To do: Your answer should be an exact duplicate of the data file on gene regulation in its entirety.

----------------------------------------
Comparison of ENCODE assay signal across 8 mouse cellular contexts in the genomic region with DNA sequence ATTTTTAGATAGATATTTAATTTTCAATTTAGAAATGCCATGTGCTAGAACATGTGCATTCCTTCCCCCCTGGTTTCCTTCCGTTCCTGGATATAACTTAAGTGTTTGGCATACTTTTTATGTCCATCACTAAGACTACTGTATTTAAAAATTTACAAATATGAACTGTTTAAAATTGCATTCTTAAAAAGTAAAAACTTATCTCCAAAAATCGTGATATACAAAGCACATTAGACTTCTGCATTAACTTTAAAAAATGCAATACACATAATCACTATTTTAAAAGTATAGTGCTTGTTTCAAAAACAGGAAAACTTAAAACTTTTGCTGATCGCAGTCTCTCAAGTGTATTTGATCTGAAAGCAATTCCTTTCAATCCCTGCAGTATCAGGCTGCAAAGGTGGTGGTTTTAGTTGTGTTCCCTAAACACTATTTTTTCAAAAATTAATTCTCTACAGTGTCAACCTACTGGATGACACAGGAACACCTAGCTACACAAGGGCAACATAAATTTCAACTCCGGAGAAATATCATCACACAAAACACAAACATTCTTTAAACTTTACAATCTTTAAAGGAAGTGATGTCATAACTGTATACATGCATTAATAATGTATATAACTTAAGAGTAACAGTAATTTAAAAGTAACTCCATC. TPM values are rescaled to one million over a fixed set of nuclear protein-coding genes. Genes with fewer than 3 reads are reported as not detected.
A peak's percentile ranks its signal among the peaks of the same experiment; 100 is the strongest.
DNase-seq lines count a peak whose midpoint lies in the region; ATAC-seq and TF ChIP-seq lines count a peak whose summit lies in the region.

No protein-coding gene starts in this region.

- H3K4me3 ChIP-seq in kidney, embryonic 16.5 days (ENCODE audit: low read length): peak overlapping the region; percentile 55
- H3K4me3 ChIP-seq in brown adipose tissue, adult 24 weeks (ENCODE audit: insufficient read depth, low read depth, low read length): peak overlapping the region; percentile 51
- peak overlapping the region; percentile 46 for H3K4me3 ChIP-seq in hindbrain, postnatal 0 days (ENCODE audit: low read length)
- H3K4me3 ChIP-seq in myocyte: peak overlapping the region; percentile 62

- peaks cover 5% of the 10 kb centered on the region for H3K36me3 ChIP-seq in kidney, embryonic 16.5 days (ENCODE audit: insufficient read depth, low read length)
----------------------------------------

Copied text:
Comparison of ENCODE assay signal across 8 mouse cellular contexts in the genomic region with DNA sequence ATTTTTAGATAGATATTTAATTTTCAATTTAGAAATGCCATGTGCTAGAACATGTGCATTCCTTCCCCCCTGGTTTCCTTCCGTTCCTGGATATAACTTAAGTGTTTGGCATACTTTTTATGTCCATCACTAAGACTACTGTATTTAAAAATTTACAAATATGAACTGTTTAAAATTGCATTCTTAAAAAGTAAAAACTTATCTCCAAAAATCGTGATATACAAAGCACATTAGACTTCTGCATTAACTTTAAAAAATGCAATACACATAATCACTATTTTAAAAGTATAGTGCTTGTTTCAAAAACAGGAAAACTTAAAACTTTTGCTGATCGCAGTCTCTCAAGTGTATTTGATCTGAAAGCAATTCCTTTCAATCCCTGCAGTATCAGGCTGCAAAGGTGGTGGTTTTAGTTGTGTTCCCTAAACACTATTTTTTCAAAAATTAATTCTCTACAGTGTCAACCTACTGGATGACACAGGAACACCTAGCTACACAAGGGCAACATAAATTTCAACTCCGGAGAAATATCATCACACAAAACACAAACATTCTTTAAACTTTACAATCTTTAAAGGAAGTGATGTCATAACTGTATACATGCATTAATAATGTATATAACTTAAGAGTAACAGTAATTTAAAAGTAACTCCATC. TPM values are rescaled to one million over a fixed set of nuclear protein-coding genes. Genes with fewer than 3 reads are reported as not detected.
A peak's percentile ranks its signal among the peaks of the same experiment; 100 is the strongest.
DNase-seq lines count a peak whose midpoint lies in the region; ATAC-seq and TF ChIP-seq lines count a peak whose summit lies in the region.

No protein-coding gene starts in this region.

- H3K4me3 ChIP-seq in kidney, embryonic 16.5 days (ENCODE audit: low read length): peak overlapping the region; percentile 55
- H3K4me3 ChIP-seq in brown adipose tissue, adult 24 weeks (ENCODE audit: insufficient read depth, low read depth, low read length): peak overlapping the region; percentile 51
- peak overlapping the region; percentile 46 for H3K4me3 ChIP-seq in hindbrain, postnatal 0 days (ENCODE audit: low read length)
- H3K4me3 ChIP-seq in myocyte: peak overlapping the region; percentile 62

- peaks cover 5% of the 10 kb centered on the region for H3K36me3 ChIP-seq in kidney, embryonic 16.5 days (ENCODE audit: insufficient read depth, low read length)